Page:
Weak pound offers lifeline to factories

RECOVERY in Britain’s hard-hit manufacturing sector is continuing apace, boosted by record growth in new exports and the strongest output growth since September 1996, a leading survey revealed yesterday.

The CIPS/Markit manufacturing purchasing managers’ index (PMI) recorded a reading of 56.6 in February, unchanged from January’s fifteen-year high and well above the 50 mark that separates growth from contraction. This marked the fifth consecutive month of expansion in the sector.

Manufacturing production increased for the ninth consecutive month with the rate of growth accelerating to its fastest since September 1996. Encouragingly, the improvement was seen across all sectors.

David Noble, chief executive of the Chartered Institute of Purchasing & Supply, said: “The manufacturing sector seems firmly back on the road after this severe recession. It’s particularly positive that the recovery is broad-based and being partly driven by new order growth rather than just re-stocking.”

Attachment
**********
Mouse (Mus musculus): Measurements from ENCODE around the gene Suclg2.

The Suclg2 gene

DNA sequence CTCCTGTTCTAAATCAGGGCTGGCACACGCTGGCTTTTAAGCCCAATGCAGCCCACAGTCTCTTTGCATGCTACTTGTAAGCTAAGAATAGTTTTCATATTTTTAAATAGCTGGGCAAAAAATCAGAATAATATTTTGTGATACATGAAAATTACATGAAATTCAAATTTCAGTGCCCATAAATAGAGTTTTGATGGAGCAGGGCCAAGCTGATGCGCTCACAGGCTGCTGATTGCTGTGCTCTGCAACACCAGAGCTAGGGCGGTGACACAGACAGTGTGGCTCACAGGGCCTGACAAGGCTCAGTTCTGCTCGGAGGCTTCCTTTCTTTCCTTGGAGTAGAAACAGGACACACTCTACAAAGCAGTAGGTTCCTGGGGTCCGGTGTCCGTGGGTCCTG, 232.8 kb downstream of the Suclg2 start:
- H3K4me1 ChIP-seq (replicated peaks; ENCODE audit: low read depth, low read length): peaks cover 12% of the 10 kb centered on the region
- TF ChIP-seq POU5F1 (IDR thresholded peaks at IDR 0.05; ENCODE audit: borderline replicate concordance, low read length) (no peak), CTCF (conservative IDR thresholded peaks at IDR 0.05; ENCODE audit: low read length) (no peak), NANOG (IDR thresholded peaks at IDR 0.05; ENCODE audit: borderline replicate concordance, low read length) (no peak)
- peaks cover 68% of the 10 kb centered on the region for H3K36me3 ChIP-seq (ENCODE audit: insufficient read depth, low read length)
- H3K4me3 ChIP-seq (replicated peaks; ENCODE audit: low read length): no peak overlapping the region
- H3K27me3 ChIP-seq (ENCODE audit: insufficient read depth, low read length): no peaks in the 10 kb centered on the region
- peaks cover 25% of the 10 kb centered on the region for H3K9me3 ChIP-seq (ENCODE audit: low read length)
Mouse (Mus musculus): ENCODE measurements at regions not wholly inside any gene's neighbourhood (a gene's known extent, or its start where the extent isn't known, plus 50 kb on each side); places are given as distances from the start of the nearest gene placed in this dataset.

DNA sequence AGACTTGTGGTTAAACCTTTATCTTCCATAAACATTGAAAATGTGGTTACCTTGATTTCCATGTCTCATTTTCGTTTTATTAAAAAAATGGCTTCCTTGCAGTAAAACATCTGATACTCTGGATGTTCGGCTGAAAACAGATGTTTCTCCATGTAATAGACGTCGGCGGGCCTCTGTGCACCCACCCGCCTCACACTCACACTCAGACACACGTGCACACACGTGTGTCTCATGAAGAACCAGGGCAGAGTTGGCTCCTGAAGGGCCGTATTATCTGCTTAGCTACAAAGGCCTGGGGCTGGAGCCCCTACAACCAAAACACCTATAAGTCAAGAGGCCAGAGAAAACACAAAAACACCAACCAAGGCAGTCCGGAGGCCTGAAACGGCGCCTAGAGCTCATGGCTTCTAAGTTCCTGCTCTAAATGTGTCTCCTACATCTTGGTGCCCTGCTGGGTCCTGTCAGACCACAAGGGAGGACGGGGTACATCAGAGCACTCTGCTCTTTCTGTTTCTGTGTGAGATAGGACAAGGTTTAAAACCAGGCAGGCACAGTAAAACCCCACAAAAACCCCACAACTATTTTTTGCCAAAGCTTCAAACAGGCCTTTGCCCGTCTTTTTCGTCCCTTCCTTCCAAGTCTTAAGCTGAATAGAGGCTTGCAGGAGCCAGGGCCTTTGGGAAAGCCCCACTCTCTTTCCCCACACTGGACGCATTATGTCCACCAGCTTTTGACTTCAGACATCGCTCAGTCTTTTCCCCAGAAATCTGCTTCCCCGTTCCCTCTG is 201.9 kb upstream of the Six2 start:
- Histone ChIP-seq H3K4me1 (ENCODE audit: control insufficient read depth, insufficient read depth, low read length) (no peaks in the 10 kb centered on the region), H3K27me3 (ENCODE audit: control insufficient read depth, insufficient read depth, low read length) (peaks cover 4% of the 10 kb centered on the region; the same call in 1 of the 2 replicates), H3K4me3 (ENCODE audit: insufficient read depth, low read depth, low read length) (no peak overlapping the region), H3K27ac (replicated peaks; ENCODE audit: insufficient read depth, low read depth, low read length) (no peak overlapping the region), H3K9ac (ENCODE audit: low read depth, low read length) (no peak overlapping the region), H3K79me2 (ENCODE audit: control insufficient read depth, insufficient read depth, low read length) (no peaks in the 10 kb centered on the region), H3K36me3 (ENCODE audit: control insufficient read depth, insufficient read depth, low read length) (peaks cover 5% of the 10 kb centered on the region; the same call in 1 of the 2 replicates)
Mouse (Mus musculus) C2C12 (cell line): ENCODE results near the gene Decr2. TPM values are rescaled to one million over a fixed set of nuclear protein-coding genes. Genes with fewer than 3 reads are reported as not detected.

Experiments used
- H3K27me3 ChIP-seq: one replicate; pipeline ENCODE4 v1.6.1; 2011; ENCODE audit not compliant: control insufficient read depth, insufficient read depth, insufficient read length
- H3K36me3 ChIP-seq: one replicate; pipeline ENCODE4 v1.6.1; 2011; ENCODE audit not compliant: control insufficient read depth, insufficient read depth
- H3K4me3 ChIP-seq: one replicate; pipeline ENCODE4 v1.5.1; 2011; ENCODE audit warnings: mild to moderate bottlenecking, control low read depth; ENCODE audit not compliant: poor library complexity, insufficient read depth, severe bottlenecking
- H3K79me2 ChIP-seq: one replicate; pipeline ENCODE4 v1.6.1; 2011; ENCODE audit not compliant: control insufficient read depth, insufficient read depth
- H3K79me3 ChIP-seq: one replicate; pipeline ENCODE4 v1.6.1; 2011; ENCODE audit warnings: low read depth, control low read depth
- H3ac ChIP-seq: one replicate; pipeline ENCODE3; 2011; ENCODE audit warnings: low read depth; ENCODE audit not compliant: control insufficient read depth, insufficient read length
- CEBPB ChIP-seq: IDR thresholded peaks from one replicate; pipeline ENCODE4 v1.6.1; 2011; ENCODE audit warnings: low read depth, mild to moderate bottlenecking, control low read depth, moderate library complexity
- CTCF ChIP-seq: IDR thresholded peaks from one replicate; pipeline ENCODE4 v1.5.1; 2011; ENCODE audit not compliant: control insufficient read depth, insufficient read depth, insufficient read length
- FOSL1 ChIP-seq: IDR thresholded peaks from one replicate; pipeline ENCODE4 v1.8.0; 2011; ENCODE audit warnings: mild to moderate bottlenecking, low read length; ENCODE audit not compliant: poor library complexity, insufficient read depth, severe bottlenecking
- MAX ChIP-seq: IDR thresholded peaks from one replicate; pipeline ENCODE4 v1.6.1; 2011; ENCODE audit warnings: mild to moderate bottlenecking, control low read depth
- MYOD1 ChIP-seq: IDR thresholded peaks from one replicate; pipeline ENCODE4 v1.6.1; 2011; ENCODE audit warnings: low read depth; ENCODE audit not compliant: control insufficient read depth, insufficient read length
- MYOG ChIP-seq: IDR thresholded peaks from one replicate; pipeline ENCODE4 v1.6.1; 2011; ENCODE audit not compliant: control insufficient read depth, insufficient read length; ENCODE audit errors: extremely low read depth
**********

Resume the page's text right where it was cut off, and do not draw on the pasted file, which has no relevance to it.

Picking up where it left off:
Growth in new exports also accelerated to its fastest rate since January 1996, with the sub-index hitting 60.4.

Jonathan Loynes, chief European economist at Capital Economics, said this suggests that the pick-up in global activity and the more competitive exchange rate are boosting external demand for UK goods.

However, he added: “While the industrial sector seems finally to be feeling the beneficial effects of the lower pound, it is still very unlikely that this will fully compensate for the weakness of the domestic consumer sector.”

Meanwhile, a survey by the Engineering Employers Federation, showed that UK output returned to growth at the start of 2010 for the first time in more than a year.

Across the Channel, the eurozone manufacturing PMI posted 54.2, its highest reading since August 2007. The improvement was driven by the fastest growth of output since March 2007.

Germany recorded the strongest growth in output while the downturns in Spain, Ireland and Greece continued. Heavily indebted Greece saw its sharpest monthly fall in production since last April.